SULPHUR SPRINGS — The two-story gazebo is freshly painted; the landscaping newly manicured; and the carved maidens rightfully restored atop the domed roof.
It all shines in white splendor.
Tampa’s approximately $288,000 restoration of the more than 85-year-old gazebo at Sulphur Springs Park, 701 E. Bird St., is complete. The next step is to secure the structure’s future as a formally recognized local landmark before re-opening the gazebo to the public.
A public hearing, and a vote by Tampa City Council, to consider the gazebo’s nomination is scheduled Aug. 22. A final hearing and vote is slated for Sept. 12.
“It’s wonderful. It’s finished. It will be a great asset to the park,” said Greg Bayor, the city’s parks and recreation director.
The city plans to rent the gazebo for weddings, parties and other events.
The once “world famous” spring water, however, will remain off-limits.
For decades people could sip Sulphur Springs’ water free of charge from a small spring burbling inside the gazebo. Then, in 1988 state regulators closed the spring and gazebo, declaring the bacteria-tainted waters unsanitary.
It sat unused and nearly forgotten. But it’s historical significance was never in doubt to area residents.
“It was one of those do-not touch things,” said local historian Linda Hope, owner of the Penny Saver.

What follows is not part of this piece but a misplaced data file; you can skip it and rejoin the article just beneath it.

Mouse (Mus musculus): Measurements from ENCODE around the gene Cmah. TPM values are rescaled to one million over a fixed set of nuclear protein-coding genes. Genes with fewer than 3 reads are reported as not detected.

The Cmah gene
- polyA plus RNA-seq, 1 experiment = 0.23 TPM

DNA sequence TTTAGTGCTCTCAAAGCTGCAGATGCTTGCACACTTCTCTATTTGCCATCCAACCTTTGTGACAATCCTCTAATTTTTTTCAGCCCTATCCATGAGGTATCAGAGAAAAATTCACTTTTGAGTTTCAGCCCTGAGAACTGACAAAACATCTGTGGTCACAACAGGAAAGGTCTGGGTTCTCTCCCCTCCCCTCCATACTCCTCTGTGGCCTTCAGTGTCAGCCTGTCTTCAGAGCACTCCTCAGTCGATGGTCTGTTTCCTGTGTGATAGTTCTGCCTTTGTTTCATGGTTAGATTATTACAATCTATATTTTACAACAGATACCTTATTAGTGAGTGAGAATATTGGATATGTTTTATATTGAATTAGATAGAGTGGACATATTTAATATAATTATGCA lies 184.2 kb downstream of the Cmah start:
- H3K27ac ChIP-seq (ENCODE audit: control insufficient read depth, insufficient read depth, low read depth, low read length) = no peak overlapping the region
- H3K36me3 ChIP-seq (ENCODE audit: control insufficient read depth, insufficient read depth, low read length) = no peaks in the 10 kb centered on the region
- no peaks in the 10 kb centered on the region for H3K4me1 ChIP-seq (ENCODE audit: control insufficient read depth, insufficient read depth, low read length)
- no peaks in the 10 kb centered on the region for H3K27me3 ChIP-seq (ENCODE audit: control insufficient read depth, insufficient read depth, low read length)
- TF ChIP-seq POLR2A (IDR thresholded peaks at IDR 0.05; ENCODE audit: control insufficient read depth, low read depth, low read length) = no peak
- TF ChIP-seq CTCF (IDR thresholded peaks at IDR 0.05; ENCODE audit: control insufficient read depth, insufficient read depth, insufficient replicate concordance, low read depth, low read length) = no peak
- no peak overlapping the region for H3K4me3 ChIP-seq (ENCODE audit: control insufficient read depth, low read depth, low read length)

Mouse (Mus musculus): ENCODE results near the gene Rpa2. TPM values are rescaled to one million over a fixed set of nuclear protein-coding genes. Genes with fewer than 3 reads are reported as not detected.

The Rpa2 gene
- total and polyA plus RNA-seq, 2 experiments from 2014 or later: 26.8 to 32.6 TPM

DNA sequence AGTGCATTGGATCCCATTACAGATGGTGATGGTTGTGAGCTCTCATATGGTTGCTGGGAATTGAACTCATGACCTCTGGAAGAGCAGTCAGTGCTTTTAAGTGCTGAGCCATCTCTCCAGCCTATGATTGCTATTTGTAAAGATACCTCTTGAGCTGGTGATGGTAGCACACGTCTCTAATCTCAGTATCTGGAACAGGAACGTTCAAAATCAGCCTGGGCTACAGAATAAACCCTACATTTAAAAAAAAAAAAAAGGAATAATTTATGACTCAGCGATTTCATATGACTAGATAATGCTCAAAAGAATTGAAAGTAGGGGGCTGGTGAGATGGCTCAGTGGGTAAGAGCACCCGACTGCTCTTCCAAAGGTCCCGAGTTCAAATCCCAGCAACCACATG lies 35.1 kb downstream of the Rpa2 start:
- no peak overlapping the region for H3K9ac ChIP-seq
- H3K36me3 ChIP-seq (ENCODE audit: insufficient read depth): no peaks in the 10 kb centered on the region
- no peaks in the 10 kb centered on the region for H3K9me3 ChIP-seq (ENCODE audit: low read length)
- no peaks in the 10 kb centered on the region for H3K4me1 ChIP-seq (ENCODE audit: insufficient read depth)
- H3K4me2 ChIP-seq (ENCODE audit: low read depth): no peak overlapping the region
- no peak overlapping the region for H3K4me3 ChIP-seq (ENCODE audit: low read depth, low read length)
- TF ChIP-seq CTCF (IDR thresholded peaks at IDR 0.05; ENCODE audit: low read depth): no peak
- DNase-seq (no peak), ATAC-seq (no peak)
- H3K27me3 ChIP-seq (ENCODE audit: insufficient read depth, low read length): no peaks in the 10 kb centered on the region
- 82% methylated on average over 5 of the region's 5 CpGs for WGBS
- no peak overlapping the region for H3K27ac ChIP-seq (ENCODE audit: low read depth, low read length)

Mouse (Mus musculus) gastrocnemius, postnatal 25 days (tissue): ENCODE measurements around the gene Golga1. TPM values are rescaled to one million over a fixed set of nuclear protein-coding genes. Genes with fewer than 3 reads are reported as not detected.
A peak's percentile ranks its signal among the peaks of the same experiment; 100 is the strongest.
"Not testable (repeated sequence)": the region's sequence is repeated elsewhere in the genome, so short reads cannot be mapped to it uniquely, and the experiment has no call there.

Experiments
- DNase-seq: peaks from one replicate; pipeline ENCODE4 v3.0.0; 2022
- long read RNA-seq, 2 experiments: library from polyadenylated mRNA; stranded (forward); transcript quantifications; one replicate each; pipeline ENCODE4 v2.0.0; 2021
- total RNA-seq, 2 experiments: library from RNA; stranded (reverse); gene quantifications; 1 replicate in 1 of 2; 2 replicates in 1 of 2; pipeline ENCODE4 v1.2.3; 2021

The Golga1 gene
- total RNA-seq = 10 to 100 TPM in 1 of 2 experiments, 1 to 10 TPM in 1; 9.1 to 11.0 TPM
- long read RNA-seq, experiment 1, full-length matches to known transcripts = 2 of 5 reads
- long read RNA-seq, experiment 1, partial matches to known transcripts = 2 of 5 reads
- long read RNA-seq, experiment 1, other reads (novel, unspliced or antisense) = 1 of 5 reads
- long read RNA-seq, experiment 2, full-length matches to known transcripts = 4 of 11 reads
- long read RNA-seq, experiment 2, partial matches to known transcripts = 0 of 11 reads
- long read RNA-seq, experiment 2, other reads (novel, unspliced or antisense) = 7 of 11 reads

With restoration and landmark status, Hope said, “We’re just thrilled. It’s just outstanding. It’s above and beyond anything I thought they could do.”
During restoration, portions of the gazebo were torn down, including eight columns and seven benches. Cast molds were made so replicas could be made. Stairs, landings, balustrades, ceramic tiles and the dome were cleaned and patched.
Among restored details were sculpted “R”s in fancy curling letters that adorned the gazebo.
They served as family “crests” for developer Josiah Richardson who built the iconic Sulphur Springs’ arcade and hotel in the 1920s. The gazebo and the iconic Water Tower park are all that remain of Richardson’s tourist mecca along the Hillsborough River.
He bought about 100 acres surrounding the spring-fed waters of Sulphur Springs and built cottages, a swimming pool with a giant slide, a bathhouse, an alligator farm, a dance pavilion, a Ferris wheel and the European-style arcade with a hotel on the second floor and shops on the first floor.
By 1934 Richardson was broke and had to sell his property. The arcade thrived into the 1960s. Then in 1976 the arcade was torn down to expand a parking lot for the now-closed Tampa Greyhound Track next door.